Washington, D.C., May 19, 2008 (Lawfuel) – The Securities and Exchange Commission today filed settled charges against Brooks Automation, Inc., alleging that the Chelmsford, Mass. semiconductor capital equipment company overstated its income and understated employee compensation expenses in its financial statements by $64.5 million during a 10-year period due to its failure to properly account for employee stock options.
The transactions alleged in the SEC’s complaint also were the subject of a separate enforcement action the Commission filed in 2007 against the company’s former President and CEO Robert J. Therrien. In that suit, the SEC alleges that Therrien received millions of dollars in undisclosed compensation by fraudulently backdating his exercise of an option to purchase company stock. Therrien also is alleged to have engaged in a broader fraudulent scheme from 1999 to 2001 to grant himself and other Brooks employees and executives undisclosed, in-the-money stock options.
“Investors have the right to complete and accurate information about the financial condition of public companies and the compensation their executives receive,” said Linda Chatman Thomsen, Director of the SEC’s Division of Enforcement. “Here, the alleged conduct of Brooks’ then-CEO resulted in its repeated reporting of incorrect financial information to the public.”
The SEC’s settlement with Brooks was based in part on the company’s swift, extensive, and extraordinary cooperation in the Commission’s investigation.
David Bergers, Director of the SEC’s Boston Regional Office, said, “Brooks’ cooperation greatly facilitated the government’s investigation.”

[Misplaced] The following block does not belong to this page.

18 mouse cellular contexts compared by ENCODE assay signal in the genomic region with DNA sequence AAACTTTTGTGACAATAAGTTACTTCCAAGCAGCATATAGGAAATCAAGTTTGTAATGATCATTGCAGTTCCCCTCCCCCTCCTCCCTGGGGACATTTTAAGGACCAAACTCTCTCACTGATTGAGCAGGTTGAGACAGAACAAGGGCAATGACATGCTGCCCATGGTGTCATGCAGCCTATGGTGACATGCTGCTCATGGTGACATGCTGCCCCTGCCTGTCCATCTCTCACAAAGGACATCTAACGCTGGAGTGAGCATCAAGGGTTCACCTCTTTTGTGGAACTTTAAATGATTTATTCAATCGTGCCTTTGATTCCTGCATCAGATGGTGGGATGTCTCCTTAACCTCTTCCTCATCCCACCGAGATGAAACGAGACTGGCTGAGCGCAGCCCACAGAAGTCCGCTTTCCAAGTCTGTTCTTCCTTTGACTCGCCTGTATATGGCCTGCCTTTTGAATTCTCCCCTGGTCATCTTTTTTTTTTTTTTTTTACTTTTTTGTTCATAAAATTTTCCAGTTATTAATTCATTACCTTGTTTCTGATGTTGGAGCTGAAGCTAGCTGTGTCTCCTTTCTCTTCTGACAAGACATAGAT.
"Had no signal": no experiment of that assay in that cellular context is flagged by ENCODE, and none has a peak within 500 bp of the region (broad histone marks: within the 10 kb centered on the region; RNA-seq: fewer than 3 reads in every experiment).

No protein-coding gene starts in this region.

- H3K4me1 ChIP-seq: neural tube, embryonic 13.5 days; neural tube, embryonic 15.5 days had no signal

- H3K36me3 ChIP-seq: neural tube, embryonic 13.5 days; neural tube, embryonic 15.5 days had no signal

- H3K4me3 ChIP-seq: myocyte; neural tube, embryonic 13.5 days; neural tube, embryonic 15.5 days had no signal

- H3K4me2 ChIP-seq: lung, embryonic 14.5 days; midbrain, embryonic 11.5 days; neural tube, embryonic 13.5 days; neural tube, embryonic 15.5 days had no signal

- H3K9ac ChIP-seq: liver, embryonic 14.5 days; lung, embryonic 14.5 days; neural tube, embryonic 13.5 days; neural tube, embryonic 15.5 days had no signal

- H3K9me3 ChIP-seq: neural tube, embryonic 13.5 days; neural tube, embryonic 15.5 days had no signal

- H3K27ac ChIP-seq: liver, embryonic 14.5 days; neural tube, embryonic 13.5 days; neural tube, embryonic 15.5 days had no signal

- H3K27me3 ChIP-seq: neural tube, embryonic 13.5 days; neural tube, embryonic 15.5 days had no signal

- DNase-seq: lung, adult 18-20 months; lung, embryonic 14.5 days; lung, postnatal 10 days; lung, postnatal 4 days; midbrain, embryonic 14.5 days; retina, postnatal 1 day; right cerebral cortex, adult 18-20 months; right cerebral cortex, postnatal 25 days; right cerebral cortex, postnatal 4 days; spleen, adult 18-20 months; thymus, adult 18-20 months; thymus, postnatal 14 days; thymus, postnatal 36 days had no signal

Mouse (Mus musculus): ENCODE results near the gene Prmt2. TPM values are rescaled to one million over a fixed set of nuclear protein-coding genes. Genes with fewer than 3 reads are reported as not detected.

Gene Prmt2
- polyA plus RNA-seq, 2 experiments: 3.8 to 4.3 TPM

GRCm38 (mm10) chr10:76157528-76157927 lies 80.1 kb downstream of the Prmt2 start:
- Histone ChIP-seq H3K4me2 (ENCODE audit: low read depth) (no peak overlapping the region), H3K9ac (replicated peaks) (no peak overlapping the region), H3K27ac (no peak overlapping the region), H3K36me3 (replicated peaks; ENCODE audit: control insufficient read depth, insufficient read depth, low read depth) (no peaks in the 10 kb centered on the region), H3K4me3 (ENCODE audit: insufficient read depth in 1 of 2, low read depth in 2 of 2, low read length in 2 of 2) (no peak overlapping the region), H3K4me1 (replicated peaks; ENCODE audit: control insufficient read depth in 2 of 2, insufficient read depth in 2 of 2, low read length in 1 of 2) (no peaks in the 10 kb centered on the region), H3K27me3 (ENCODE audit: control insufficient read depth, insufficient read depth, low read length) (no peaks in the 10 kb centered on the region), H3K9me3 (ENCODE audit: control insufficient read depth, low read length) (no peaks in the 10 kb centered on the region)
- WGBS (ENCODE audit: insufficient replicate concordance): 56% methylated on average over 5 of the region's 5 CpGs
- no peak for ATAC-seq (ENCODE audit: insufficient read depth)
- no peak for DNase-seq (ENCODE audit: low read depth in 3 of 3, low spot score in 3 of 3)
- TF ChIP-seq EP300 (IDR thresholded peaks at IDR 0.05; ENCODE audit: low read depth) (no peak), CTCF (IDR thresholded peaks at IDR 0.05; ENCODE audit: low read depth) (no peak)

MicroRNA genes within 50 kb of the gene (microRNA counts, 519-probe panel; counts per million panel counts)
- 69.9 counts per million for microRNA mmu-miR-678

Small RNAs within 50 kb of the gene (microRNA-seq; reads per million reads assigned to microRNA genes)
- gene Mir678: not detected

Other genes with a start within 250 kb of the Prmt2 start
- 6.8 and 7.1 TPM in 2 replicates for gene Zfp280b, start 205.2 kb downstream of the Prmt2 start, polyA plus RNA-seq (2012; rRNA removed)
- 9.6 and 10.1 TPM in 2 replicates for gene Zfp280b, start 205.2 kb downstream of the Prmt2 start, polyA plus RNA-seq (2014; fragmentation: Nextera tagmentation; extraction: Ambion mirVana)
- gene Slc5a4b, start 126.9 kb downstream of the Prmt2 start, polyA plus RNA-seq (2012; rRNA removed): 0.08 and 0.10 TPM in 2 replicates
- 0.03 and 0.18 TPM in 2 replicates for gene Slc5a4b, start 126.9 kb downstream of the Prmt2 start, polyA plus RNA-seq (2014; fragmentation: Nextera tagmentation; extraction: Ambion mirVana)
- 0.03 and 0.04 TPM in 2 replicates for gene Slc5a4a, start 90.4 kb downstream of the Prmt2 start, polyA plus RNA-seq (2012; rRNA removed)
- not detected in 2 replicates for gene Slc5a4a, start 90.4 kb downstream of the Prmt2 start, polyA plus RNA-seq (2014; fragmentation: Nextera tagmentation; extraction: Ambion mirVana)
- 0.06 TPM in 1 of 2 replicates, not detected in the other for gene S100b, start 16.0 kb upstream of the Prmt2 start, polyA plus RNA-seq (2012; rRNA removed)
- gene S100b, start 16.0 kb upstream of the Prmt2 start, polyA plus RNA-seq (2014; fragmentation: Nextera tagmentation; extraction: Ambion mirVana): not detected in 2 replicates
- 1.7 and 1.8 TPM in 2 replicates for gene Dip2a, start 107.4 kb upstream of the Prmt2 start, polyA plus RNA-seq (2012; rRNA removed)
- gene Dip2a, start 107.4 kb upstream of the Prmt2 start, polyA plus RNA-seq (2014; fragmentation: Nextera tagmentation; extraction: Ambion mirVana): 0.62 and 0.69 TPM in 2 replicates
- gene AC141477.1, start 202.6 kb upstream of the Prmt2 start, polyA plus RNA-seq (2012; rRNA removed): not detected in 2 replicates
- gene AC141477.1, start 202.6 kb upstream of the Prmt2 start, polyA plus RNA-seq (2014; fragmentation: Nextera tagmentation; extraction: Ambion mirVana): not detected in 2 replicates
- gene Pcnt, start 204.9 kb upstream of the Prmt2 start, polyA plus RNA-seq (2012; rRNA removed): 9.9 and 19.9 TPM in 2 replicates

According to the SEC’s complaint against Brooks, filed in the District of Massachusetts, the backdating by Therrien and improper accounting by Brooks resulted in misleading disclosures from 1996 to 2005. Brooks overstated its net income by as much as 30 percent in fiscal year 2000 alone. Brooks misstated that all stock options were granted at or above the fair market value of the stock on the date of the award, when that was not the case. Brooks also filed misstated financial statements with the SEC in its annual and quarterly reports, failing to recognize compensation expense for the company’s stock option grants as required by generally accepted accounting principles.
Brooks, without admitting or denying the allegations in the SEC’s complaint, has agreed to settle the matter by consenting to a permanent injunction against violations of the reporting, books and records, and internal controls provisions of the federal securities laws.